There is no such thing as one price for ketchup.
Looking at how much shoppers paid for a 36-ounce bottle of Heinz ketchup (in 2007), we can see $1.66 was the average. However, among 279 transactions, prices ranged from $.50 to $2.99:
When I parked in a NYC garage, my experience was rather similar.
What My Parking Coupon Cost Me
Yesterday, I paid $34 for three hours at a Manhattan parking garage. The person who followed me paid $61 for two hours because he had no coupon.
We could say that it cost me less. But not necessarily.
To get my $27 discount, I had to…
- Remember to use my Icon Parking app before driving into the city. (Icon is a parking garage owner in NYC.)
- Find the link to the garage I had selected among their hundreds of locations.
- Open the link to reserve a spot.
- Enter my payment information (that at first did not work) and email.
- Open and scan (which also malfunctioned) my email when I picked up the car.
While the hassle was well worth saving the $27, it represented what the savings cost me.
Not all households hunt for bargains. How often you shop, the number of stores you visit, and whether you use coupons each determines how much you save. But they also reflect the opportunity cost of your time. Perhaps for that reason, households with more employed people pay higher prices than those with fewer working adults. Recent research also indicates that age matters.
You can see older households pay significantly less than the young:
Our Bottom Line: The Cost of Time
Paying less typically requires more time.
A recent paper cites three possible reasons for the variation in Heinz ketchup prices. There could have been different prices at different stores. Or, in the same store, Heinz ketchup might have been temporarily on sale, or cheaper because of a coupon.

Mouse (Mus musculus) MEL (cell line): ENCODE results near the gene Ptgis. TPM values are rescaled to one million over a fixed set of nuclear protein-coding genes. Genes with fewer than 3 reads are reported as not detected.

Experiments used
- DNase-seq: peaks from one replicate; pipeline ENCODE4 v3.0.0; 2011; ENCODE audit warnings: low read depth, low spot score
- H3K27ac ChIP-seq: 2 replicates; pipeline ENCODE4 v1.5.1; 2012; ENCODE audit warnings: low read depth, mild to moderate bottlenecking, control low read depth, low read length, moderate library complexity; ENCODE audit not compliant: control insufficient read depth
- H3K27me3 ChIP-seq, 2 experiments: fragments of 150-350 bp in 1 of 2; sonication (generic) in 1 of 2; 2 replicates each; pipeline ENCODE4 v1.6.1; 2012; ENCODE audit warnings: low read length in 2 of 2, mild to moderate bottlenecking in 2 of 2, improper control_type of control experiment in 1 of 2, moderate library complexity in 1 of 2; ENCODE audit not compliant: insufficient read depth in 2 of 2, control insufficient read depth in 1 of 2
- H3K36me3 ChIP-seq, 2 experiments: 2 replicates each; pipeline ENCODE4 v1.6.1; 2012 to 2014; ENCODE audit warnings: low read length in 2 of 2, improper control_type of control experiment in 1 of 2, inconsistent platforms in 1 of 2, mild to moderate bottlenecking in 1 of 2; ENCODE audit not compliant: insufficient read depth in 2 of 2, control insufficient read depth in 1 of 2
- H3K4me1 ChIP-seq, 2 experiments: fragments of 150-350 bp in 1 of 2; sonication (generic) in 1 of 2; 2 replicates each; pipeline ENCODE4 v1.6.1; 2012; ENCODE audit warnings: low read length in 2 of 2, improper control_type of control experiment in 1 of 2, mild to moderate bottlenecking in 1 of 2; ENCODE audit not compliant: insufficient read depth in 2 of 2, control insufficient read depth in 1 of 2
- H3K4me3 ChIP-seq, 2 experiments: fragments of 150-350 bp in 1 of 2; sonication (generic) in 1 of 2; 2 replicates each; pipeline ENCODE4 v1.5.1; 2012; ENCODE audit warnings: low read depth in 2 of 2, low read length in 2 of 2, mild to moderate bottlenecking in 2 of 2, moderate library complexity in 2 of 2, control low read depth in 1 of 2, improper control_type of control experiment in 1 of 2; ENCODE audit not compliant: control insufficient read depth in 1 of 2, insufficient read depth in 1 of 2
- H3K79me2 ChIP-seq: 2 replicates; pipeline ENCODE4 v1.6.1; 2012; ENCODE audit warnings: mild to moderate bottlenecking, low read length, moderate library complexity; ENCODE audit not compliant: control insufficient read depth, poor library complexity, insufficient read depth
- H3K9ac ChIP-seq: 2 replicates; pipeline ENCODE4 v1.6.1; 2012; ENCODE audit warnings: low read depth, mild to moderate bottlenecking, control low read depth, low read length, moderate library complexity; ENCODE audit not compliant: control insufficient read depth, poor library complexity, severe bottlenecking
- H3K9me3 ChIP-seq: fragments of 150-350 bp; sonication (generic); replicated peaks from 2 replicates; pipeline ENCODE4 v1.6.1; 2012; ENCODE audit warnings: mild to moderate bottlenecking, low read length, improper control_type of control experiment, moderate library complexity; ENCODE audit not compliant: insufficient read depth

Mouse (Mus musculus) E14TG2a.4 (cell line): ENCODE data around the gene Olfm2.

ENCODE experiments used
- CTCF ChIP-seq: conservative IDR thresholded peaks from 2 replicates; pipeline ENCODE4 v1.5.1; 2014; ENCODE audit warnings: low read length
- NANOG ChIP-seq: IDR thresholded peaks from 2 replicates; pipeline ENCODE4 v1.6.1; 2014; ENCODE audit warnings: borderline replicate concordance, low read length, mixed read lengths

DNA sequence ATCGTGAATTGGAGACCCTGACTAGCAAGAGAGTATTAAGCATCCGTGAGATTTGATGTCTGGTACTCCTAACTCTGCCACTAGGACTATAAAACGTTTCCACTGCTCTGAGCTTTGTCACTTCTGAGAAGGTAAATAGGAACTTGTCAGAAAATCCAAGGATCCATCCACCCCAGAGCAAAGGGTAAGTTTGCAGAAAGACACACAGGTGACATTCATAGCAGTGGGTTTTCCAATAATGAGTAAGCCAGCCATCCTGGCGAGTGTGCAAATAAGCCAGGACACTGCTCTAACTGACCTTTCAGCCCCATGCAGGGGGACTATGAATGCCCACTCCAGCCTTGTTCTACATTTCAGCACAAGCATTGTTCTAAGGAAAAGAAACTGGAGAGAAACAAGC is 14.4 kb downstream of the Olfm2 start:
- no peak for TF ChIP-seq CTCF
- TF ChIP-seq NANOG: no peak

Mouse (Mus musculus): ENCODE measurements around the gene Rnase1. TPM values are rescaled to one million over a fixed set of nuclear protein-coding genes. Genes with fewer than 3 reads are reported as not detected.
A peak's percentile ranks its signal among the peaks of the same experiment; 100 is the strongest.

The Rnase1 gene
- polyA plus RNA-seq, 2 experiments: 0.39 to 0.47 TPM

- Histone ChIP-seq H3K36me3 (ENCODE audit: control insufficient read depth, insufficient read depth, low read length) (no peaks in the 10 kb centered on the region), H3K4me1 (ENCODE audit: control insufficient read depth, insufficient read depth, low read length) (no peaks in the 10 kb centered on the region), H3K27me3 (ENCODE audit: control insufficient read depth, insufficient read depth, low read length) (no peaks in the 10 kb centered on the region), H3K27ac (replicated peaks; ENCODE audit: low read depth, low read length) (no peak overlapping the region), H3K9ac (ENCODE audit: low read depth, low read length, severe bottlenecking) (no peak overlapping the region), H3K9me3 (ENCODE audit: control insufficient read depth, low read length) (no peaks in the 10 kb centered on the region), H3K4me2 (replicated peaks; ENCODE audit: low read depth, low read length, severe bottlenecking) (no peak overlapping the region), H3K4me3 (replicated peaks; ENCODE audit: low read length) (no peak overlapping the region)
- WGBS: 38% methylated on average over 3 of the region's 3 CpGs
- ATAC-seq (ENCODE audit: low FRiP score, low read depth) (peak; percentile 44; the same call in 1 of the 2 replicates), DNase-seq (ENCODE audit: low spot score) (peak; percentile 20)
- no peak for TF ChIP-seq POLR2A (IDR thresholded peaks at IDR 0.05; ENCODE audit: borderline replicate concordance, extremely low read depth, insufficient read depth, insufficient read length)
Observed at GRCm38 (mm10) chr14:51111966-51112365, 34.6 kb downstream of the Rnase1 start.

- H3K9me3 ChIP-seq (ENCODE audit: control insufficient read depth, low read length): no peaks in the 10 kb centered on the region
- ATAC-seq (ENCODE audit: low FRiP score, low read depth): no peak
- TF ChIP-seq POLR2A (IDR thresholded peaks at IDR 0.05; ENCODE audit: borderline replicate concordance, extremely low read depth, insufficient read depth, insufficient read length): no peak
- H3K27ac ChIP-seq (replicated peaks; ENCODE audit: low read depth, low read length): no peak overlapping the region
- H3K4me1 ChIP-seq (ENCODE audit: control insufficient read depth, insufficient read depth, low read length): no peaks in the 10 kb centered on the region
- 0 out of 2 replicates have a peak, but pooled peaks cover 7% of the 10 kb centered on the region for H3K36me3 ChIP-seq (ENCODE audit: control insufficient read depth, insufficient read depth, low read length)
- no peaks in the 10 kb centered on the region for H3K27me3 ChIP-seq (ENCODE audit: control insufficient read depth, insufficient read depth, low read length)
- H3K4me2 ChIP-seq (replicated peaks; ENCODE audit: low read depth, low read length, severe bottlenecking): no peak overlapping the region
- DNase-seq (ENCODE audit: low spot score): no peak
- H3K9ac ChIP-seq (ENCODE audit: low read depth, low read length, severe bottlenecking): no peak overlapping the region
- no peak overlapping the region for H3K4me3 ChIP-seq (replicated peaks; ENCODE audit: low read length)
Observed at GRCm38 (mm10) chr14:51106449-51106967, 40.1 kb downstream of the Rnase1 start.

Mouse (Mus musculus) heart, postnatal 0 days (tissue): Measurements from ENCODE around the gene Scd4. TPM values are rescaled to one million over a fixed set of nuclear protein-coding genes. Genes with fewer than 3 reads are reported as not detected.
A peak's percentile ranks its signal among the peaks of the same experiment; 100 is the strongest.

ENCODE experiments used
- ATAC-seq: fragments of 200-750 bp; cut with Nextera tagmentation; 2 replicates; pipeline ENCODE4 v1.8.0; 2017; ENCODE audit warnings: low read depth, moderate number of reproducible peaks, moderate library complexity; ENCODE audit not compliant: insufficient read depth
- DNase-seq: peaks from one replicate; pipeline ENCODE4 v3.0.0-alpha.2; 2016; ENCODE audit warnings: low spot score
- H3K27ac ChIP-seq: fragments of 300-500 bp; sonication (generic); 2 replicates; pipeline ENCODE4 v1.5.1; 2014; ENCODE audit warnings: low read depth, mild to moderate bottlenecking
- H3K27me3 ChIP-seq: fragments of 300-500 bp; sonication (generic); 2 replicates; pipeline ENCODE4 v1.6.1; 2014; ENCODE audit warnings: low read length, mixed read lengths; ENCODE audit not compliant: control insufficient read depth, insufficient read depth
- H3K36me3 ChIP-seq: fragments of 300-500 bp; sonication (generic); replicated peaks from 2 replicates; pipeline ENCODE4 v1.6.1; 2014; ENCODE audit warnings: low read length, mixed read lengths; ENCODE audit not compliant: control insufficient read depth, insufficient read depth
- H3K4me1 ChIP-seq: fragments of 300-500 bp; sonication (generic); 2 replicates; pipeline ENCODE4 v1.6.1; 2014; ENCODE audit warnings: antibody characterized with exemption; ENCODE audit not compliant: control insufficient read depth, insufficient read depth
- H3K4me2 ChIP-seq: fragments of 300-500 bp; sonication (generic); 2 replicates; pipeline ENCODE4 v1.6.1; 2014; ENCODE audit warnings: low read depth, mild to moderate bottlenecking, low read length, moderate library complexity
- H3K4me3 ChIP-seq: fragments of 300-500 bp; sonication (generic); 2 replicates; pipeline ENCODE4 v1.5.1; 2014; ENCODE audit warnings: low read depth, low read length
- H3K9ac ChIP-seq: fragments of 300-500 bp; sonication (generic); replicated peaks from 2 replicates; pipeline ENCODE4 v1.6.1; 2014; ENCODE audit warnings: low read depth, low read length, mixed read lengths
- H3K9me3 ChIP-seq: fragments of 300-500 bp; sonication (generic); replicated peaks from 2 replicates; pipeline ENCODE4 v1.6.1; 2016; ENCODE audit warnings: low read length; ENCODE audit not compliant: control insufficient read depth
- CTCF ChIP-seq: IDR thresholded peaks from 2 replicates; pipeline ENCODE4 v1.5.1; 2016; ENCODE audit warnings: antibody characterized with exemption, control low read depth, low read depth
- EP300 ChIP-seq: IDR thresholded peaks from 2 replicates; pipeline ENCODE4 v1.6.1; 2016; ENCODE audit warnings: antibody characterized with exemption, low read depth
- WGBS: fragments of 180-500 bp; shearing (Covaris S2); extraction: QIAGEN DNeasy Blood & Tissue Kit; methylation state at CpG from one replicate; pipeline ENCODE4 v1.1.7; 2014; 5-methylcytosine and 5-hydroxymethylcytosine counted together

For price deviation, ketchup is typical:
Except for those who were lucky enough to shop regularly in a store that had a sale when they needed ketchup (or some other item), time related to the lower price. An economist might have cited the tradeoff between the marginal cost of a dollar and the marginal cost of time.
So yes, for my ketchup and my NYC parking reservations, I save either money or time.
My sources and more: An NBER summary report and this paper had the price details. Though somewhat dry reading, the topic is fascinating. In addition, one of my favorite go-to blogs had a discussion of the topic.
At econlife, we last looked at parking coupons during 2017. The market changed since then because now, in many lots, you are required to pre-purchase your spot rather than just reserving it.